Have you ever heard the phrase come undone? We use it to refer to situations where everything suddenly seems to fall apart. We use it to describe a person’s loss of composure when they are upset or in a panic. There are times in our lives when the circumstances around us, and perhaps the peace within us, get knocked off of their axis. Few things are as disorienting as coming undone.

In Luke 7:18-50 we read about two different people who had come undone. The first one is John the Baptist, who sent two of his disciples to question Jesus. The second is a nameless woman who had “lived a sinful life” and showed up at the house of a Pharisee named Simon. It may seem strange to try to connect these two. Yet, there they sit in the Gospel of Luke, side by side.

In the case of John the Baptist it is somewhat perplexing to hear the question that his two disciples were sent to ask:

Are you the one who is to come, or should we expect someone else? Luke 17:19

We are talking about John the Baptist who witnessed to the significance of his cousin Jesus while they were both still in the womb. The John the Baptist who had been prophesied by Isaiah hundreds of years earlier. The John the Baptist who had cried out the message of repentance in the wilderness. The John the Baptist whom all of Jerusalem was going to see in order to be baptized. The John the Baptized who confessed that he was unworthy to even untie the sandals of Jesus. The John the Baptist who declared that he must decrease so that Jesus could increase. The John the Baptist that witnessed the Spirit descend upon Jesus in the form of a dove and remain upon HIm. The John the Baptist who Jesus would soon declare as the greatest one ever born among women.

So, yes, it seems a little strange to witness that same John the Baptist questioning whether or not Jesus really was the one. In fact, it is so surprising that some have tried to reason that John was actually only sending his disciples to ask that question for their personal benefit and not because he had a sincere question. However, Scripture does not hint at such a possibility. What Scripture does tell us is that John sent that message while he was imprisoned.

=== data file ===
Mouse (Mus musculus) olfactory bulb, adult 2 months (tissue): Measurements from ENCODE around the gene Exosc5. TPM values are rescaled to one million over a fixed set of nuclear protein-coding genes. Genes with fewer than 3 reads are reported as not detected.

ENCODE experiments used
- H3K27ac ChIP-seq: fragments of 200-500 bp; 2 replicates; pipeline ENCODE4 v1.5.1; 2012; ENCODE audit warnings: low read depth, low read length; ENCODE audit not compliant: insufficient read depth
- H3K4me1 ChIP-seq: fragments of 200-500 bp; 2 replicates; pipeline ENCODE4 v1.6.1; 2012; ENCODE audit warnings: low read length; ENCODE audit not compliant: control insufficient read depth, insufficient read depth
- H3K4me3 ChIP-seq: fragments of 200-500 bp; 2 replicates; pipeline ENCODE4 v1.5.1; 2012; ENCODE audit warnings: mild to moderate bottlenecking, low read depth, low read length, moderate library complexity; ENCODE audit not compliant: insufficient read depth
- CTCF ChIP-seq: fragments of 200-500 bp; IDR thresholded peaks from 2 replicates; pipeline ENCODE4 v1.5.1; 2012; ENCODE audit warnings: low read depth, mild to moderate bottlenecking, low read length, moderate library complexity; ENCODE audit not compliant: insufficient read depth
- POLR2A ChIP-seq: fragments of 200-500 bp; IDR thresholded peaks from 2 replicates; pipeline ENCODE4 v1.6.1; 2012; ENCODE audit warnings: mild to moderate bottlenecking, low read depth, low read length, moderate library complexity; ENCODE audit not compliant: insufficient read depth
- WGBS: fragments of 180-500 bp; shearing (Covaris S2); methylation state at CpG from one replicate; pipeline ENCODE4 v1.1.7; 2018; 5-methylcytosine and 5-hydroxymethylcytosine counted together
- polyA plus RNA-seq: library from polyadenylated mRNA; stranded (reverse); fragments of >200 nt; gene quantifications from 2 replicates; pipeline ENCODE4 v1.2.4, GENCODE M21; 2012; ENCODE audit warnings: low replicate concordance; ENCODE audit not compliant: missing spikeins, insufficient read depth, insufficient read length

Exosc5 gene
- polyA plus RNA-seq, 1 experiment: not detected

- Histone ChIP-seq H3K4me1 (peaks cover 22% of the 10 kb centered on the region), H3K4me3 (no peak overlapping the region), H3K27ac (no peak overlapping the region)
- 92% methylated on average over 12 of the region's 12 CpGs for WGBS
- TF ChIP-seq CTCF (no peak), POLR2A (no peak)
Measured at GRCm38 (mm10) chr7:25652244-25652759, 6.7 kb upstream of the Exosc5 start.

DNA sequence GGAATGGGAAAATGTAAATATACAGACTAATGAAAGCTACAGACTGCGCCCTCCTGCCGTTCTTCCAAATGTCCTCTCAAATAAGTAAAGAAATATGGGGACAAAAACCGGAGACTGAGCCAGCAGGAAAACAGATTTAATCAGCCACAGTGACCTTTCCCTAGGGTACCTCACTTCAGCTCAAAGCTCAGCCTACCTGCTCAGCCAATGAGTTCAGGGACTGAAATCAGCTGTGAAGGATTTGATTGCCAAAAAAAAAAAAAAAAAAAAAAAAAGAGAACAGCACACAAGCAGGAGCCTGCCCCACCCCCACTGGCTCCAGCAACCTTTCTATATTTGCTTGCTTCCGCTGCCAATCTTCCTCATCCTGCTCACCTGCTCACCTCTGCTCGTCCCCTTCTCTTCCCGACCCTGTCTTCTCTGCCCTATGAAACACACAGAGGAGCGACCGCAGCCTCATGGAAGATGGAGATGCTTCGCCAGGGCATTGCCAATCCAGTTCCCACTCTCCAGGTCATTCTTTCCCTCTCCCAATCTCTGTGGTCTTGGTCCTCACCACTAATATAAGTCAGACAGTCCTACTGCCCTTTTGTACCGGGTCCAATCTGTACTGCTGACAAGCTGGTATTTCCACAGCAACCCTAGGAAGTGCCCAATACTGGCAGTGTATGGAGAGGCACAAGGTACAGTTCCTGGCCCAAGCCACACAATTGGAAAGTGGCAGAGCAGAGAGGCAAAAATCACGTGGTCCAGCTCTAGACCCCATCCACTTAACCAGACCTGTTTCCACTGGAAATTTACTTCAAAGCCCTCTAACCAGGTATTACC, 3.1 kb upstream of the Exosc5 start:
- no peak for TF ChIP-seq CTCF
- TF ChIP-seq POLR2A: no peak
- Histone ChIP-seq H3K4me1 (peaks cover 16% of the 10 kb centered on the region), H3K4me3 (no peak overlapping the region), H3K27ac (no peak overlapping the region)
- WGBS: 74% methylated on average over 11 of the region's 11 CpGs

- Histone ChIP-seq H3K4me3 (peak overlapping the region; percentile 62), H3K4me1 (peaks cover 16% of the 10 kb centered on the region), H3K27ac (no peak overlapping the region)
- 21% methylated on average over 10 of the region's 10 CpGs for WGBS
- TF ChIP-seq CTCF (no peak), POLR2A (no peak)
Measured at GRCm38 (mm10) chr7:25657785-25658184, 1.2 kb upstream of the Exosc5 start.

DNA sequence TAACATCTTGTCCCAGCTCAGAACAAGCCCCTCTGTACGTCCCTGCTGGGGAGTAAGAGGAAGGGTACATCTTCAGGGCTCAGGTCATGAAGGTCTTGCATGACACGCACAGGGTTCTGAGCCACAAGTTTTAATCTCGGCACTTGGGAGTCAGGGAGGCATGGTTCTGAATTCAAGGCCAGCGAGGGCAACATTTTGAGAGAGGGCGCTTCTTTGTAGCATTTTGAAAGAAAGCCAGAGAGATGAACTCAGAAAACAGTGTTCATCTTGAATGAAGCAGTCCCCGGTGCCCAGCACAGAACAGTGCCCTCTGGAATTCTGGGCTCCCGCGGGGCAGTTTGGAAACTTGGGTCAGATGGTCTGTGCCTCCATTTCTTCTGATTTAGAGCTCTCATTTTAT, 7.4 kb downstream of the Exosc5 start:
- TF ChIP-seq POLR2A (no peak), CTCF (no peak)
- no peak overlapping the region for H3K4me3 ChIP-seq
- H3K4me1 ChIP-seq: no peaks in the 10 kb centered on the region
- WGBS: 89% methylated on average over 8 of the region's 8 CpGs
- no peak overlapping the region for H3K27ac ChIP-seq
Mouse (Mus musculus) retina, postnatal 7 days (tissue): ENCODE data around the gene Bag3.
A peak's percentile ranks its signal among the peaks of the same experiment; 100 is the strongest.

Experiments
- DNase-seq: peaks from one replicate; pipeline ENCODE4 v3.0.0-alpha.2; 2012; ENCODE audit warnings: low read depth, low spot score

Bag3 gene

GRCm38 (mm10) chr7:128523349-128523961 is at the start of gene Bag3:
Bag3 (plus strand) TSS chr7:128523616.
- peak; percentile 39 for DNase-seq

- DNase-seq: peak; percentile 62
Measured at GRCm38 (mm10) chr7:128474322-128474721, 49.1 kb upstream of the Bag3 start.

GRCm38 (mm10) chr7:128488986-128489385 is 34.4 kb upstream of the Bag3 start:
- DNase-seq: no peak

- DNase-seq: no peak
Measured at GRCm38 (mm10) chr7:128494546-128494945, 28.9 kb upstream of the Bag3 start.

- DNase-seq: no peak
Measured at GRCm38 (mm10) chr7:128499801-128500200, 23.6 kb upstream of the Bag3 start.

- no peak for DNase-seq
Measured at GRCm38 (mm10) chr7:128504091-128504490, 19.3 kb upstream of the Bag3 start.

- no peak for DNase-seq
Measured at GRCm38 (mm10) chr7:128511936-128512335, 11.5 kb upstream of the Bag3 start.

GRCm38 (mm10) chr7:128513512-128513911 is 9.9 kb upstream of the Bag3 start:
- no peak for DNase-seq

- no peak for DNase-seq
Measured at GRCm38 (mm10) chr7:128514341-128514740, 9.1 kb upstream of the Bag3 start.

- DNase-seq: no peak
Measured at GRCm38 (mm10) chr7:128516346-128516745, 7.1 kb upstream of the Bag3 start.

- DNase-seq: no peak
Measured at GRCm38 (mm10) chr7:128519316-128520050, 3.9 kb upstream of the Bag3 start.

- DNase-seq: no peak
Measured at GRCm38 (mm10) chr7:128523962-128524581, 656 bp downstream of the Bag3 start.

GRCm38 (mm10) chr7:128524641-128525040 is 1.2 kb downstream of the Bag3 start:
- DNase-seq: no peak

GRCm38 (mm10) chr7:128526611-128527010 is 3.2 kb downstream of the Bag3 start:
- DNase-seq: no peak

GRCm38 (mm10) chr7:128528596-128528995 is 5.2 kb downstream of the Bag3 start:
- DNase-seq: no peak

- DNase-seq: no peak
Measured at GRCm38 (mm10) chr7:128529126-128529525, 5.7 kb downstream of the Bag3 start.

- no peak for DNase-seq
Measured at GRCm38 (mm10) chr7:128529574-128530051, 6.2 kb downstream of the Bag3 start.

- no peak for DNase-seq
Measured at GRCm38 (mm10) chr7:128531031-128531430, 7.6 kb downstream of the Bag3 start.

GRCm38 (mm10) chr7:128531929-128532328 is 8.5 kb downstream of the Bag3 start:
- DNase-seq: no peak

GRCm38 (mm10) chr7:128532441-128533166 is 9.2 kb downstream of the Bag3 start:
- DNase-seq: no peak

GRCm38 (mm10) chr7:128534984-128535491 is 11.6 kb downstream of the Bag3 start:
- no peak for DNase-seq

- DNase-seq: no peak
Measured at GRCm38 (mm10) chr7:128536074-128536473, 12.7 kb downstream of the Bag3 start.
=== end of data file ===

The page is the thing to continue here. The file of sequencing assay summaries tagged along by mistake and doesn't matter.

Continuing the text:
Perhaps John could not understand why his cousin seem unconcerned about his situation. Perhaps John sensed that his time was short and needed some final reassurance to maintain his resolve. Perhaps John had always assumed, as seemingly did all of Jesus’ disciples, that Jesus would manifest His Kingdom in a more literal and immediate away. But again, all of that is speculation. Whatever the case may be, given that John was spending his time in the dungeon where he would soon lose his head, I think it is understandable that he seemed to come undone.

Juxtaposed to the righteous John is the sinful woman:

When one of the Pharisees invited Jesus to have dinner with him, he went to the Pharisee’s house and reclined at the table. A woman in that town who lived a sinful life learned that Jesus was eating at the Pharisee’s house, so she came there with an alabaster jar of perfume. As she stood behind him at his feet weeping, she began to wet his feet with her tears. Then she wiped them with her hair, kissed them and poured perfume on them. Luke 7:36-38

Even to the detached reader the scene seems strangely inappropriate at best. A woman who is coming undone, kissing Jesus’ feet, and washing them with her tears and hair? As we familiarize ourself with the story the shock value fades a bit. We cheer on Jesus for flying in the face of the self-righteous hypocrites in the room. We love Him as the one who makes room for the sinner. We celebrate His stand against societal injustices. But the truth is that nine out of ten of us would have scoffed at this woman had we been there that day.

The opposite of coming undone is holding it together. We pride ourselves on holding it together. But Jesus prizes those who come undone. In both cases Jesus honored the individuals who were seemingly falling apart. Of John, Jesus said he was more than a prophet, that none greater had been born among women. Of the sinful woman, Jesus said her coming undone was a sign of her great love, which in turn was a sign of one who had been forgiven many sins.

Coming undone might be offensive to us, but it is not offensive to Jesus. He could see what others could not. That is, when someone comes undone something beautiful comes forth. Luke says that when John’s disciples asked Jesus the question it was precisely the same moment when Jesus demonstrated the power of the Kingdom of God.

At that very time Jesus cured many who had diseases, sicknesses and evil spirits, and gave sight to many who were blind. Luke 7:21 

When John came undone the Kingdom came forth. When the woman came undone her tears came forth. When her hair came undone her glory (1 Cor 11:15) came forth. When her alabaster jar came undone her anointing came forth. It was all this coming undone that served the feet of Christ and glorified God. If you desire true worship to come forth from your life today you might have to come undone. So whatever you do, do not try to hold it together. Blessed are those who come undone.